Gauss Surgical is using machine learning and artificial intelligence for the early recognition of postpartum hemorrhage. To do this, the Los Altos, CA-based company has developed Triton, a monitoring solution that helps physicians and clinicians accurately estimate blood loss in real-time.
The company has received a nod from FDA for Triton and has raised $20 million in a series C round to help push adoption for the solution.
“The proceeds are primarily to accelerate the commercial entry of [Triton] and its expansion,” Siddarth Satish, founder and CEO of Gauss Surgical, told MD+DI. “We spent the last 18 months going from a few pilot sites and really figuring out what the product market fit looked like.”
Satish added, “the second area that we are focusing the proceeds of this financing on, is the further development of our platform capability. We’ve gone out there with our first application and we’ve seen the recipe book for how an AI-enabled application delivered over the air on a mobile device into an operating room would really function along with the key elements of demonstrating its value proposition and selling it as a software as a service.”
Investors contributing to the series C funding round include the LS Polaris Innovation Fund of Polaris Partners, a Boston-based venture capital firm with more than $4.3 billion under management. The financing round also includes the strategic venture arms of several healthcare systems including UNC/REX Healthcare, OSF Healthcare, Providence Healthcare, Orlando Health, Spectrum Health, Mount Sinai Health System, and the Memorial Hermann Health System.
Gauss was founded in 2011 and was spun out of Stanford and the University of California, San Francisco. The company has raised about $45 million across three funding rounds.
Gauss’ Triton helps to eliminate a problem that has plagued physicians for a long time now. Traditionally, doctors have relied on their own subjective visual estimates of blood loss by eyeballing the surgical field, but this practice is notoriously inaccurate.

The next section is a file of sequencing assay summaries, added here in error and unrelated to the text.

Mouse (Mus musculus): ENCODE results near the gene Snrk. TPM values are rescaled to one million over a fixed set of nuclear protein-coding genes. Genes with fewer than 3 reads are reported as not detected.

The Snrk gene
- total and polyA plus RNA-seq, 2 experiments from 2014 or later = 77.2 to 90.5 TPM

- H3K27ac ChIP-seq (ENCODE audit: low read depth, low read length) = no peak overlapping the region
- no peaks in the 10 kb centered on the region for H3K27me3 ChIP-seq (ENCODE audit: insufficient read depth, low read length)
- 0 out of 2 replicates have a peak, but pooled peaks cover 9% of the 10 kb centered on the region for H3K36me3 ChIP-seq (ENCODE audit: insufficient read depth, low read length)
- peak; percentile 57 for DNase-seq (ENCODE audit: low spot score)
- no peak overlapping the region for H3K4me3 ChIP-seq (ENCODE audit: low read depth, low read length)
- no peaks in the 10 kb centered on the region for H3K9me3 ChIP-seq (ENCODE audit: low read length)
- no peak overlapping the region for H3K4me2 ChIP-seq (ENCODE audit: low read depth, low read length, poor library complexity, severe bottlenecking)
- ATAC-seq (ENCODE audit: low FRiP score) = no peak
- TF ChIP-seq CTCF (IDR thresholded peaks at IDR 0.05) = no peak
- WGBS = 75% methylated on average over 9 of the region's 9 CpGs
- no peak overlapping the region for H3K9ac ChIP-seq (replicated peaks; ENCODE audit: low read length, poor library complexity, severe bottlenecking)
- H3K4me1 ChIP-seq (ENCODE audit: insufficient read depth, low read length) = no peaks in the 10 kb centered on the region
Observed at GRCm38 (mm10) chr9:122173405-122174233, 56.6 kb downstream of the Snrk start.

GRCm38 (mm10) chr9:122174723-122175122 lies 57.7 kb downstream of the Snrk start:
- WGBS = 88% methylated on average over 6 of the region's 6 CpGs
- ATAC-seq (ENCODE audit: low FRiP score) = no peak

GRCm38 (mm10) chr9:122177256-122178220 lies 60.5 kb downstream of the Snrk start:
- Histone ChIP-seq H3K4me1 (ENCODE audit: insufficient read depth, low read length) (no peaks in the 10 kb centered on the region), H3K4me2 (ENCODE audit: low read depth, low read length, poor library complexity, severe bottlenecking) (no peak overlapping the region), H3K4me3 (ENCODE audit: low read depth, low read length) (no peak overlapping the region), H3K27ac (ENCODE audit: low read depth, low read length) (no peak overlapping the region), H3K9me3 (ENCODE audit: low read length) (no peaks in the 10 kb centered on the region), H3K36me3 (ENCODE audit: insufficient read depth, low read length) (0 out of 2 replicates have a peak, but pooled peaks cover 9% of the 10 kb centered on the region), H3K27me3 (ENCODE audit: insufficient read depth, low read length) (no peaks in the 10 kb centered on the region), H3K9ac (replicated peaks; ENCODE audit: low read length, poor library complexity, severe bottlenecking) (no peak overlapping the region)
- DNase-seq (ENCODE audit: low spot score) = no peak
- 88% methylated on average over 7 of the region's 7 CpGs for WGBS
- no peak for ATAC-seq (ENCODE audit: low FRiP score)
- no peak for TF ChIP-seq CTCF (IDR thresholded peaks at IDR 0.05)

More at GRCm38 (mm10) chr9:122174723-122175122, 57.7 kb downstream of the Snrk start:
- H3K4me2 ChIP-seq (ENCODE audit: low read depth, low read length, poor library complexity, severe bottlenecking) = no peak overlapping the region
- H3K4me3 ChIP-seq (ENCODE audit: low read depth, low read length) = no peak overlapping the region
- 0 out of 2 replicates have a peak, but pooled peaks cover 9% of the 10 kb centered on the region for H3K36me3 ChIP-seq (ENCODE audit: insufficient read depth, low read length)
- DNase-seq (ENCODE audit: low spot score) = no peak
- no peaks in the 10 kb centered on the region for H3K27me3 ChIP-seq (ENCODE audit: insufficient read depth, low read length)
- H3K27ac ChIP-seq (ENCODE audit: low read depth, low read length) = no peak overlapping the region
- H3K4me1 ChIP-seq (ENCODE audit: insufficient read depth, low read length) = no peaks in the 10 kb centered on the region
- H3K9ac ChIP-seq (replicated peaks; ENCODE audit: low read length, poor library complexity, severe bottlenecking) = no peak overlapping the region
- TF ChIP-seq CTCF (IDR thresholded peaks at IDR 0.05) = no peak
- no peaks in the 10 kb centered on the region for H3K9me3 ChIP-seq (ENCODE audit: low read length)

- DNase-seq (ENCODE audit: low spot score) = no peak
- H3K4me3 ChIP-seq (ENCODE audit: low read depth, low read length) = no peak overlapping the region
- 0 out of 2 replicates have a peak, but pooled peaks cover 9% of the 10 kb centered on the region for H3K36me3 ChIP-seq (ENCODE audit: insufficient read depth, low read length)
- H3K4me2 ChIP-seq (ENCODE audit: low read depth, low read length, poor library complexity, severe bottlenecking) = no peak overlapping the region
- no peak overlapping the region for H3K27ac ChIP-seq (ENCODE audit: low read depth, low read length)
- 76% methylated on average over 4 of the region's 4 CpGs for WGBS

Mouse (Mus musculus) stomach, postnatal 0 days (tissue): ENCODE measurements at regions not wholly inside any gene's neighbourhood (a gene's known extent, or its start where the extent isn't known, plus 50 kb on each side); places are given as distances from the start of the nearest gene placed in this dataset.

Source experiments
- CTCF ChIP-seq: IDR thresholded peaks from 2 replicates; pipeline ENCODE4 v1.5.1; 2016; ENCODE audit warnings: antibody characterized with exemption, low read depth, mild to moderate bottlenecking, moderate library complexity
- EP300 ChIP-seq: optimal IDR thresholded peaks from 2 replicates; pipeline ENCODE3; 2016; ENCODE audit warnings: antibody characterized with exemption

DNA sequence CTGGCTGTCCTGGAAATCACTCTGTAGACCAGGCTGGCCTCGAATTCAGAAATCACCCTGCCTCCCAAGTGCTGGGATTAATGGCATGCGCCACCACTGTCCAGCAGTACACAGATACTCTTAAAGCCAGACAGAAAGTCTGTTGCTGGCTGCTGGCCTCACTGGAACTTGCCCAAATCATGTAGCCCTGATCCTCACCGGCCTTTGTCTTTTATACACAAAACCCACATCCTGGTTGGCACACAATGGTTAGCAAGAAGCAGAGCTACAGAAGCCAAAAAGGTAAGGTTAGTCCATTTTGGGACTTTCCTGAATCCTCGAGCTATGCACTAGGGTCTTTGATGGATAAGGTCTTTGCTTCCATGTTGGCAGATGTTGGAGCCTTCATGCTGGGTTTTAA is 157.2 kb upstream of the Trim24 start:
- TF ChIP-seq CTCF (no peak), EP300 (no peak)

“Blood loss in surgery has been an enigma for decades since the dawn of medicine,” Satish said. “We monitor many other vital signs in surgery, but ultimately there hasn’t been any direct indicator of a patient’s hemoglobin loss…”
Triton captures rapid scans of blood-containing sponges and canisters and uses computer vision and machine learning to estimate blood loss with significantly higher accuracy and precision.
Over the last 15 years, preventable maternal deaths and harmful postpartum health complications for mothers have increased precipitously in the U.S. due to undetected hemorrhaging, particularly in cesarean deliveries.
According to a recent study of 2,781 caesarean section patients published in the American Journal of Perinatology, implementing Triton was associated with significant increases in recognition of maternal hemorrhage and significant decreases in blood product transfusions and hospital length of stay.
During a phone interview with MD+DI, Garrett Vygantas, MD, MBA, Managing Director for OSF Ventures, the financing arm of OSF Healthcare, spoke about investing in Gauss.
“What we like about [Gauss] is that it somewhat embodies precision medicine in the sense that you’re using more precise tools of measurement in their first use case,” Vygantas, who also serves on Gauss Surgical’s board, told MD+DI. “So, they’ve built out a computer vision-based platform that is able to photographically quantify the blood loss in the operating room.”
He added, “what helped us to make the investment in Gauss was that they received [a nod from FDA]; they’ve gone through numerous validation steps along the way; and they have a robust patent portfolio around them.”